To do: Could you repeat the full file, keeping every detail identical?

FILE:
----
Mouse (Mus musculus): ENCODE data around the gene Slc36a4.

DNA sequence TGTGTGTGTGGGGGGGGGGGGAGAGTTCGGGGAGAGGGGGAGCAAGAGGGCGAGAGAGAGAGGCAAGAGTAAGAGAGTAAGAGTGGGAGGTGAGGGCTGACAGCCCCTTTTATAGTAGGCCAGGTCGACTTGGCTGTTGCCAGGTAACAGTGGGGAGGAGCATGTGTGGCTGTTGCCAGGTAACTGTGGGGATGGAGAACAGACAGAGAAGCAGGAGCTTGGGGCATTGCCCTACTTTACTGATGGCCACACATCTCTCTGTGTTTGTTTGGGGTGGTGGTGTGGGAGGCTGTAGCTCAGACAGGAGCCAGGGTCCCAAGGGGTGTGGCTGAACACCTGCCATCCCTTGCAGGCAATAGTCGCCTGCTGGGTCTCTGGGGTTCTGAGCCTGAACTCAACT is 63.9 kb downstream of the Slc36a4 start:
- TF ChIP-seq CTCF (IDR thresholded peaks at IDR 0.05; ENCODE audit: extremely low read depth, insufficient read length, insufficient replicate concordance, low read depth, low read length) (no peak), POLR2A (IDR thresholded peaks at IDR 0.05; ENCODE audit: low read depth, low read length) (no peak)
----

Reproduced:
Mouse (Mus musculus): ENCODE data around the gene Slc36a4.

DNA sequence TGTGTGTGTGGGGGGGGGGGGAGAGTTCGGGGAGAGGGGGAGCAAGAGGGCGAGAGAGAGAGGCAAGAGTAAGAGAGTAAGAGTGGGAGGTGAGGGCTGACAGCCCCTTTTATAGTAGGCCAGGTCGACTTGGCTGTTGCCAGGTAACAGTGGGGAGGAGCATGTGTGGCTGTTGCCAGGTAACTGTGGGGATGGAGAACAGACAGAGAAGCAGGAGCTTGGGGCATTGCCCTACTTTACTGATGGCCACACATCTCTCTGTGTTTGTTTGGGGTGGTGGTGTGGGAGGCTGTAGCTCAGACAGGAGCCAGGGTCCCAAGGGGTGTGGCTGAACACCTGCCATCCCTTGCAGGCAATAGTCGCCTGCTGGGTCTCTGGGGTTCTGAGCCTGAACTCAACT is 63.9 kb downstream of the Slc36a4 start:
- TF ChIP-seq CTCF (IDR thresholded peaks at IDR 0.05; ENCODE audit: extremely low read depth, insufficient read length, insufficient replicate concordance, low read depth, low read length) (no peak), POLR2A (IDR thresholded peaks at IDR 0.05; ENCODE audit: low read depth, low read length) (no peak)